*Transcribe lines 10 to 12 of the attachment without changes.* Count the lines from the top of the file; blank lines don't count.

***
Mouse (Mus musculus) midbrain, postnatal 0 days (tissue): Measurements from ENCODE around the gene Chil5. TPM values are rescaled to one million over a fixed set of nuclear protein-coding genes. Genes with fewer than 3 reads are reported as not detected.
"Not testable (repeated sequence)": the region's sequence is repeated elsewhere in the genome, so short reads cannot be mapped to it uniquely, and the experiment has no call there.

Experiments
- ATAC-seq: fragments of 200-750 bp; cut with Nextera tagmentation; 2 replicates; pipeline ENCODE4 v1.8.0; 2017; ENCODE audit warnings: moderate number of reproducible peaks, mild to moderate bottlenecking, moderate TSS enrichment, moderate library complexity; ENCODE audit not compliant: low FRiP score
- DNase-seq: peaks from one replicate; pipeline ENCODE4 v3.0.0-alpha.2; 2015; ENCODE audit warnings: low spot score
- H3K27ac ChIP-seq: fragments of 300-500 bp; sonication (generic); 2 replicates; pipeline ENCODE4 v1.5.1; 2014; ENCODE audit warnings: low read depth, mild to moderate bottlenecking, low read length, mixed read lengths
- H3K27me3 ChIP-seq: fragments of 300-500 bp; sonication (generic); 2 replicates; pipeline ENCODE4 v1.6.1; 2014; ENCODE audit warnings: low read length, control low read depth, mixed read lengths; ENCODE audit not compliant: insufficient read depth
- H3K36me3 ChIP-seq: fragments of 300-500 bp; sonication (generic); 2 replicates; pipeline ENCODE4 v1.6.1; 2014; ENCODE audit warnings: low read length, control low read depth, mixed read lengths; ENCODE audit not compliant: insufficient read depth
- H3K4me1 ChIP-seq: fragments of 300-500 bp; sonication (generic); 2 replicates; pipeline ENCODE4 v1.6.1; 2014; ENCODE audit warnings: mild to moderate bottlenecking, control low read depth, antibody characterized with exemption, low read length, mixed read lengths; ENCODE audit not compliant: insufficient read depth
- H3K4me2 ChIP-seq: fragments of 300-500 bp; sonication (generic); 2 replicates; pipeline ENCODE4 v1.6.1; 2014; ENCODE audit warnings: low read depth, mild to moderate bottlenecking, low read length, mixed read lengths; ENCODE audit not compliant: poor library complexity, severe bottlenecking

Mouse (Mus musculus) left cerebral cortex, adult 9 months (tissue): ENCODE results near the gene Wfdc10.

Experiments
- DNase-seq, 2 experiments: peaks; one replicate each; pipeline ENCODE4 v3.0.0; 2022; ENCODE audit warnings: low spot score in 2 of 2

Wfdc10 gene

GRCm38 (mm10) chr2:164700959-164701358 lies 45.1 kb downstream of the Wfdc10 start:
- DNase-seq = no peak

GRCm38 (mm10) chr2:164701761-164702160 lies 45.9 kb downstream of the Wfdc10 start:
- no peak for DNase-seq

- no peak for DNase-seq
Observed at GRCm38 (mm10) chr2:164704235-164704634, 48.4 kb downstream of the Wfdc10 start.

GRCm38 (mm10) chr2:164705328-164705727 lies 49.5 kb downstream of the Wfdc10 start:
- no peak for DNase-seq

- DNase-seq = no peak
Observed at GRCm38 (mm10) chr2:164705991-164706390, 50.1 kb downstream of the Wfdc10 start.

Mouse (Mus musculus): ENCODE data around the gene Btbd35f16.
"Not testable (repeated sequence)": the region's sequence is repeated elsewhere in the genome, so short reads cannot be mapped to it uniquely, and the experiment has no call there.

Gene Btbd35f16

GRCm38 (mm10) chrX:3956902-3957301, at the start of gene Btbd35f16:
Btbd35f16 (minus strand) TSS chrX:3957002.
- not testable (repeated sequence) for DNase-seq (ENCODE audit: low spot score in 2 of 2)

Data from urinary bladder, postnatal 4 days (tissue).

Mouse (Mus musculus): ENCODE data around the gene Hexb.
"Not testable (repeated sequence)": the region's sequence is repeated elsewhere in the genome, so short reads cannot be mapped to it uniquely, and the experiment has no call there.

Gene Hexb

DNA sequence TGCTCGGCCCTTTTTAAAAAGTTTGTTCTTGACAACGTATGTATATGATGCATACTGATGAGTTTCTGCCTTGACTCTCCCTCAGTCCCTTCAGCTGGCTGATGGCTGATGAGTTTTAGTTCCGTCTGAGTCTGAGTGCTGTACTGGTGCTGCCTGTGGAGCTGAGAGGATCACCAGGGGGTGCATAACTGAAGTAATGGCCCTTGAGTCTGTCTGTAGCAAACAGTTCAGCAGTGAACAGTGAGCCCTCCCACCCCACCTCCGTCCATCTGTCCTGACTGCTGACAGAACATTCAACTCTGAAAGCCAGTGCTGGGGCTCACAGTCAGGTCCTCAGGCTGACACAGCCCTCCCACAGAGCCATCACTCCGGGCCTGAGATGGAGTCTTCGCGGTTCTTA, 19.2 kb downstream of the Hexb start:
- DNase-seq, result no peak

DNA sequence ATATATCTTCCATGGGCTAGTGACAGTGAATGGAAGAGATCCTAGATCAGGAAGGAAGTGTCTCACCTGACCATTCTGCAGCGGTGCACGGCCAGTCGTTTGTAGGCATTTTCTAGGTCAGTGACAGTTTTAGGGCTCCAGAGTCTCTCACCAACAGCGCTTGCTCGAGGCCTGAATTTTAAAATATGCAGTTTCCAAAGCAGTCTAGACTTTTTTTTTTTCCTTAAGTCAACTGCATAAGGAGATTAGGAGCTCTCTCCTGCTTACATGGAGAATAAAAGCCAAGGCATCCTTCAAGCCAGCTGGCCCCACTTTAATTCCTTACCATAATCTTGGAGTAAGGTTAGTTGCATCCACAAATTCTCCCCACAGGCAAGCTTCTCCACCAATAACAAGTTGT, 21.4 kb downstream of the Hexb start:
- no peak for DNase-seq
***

- H3K4me2 ChIP-seq: fragments of 300-500 bp; sonication (generic); 2 replicates; pipeline ENCODE4 v1.6.1; 2014; ENCODE audit warnings: low read depth, mild to moderate bottlenecking, low read length, mixed read lengths; ENCODE audit not compliant: poor library complexity, severe bottlenecking

Mouse (Mus musculus) left cerebral cortex, adult 9 months (tissue): ENCODE results near the gene Wfdc10.

Experiments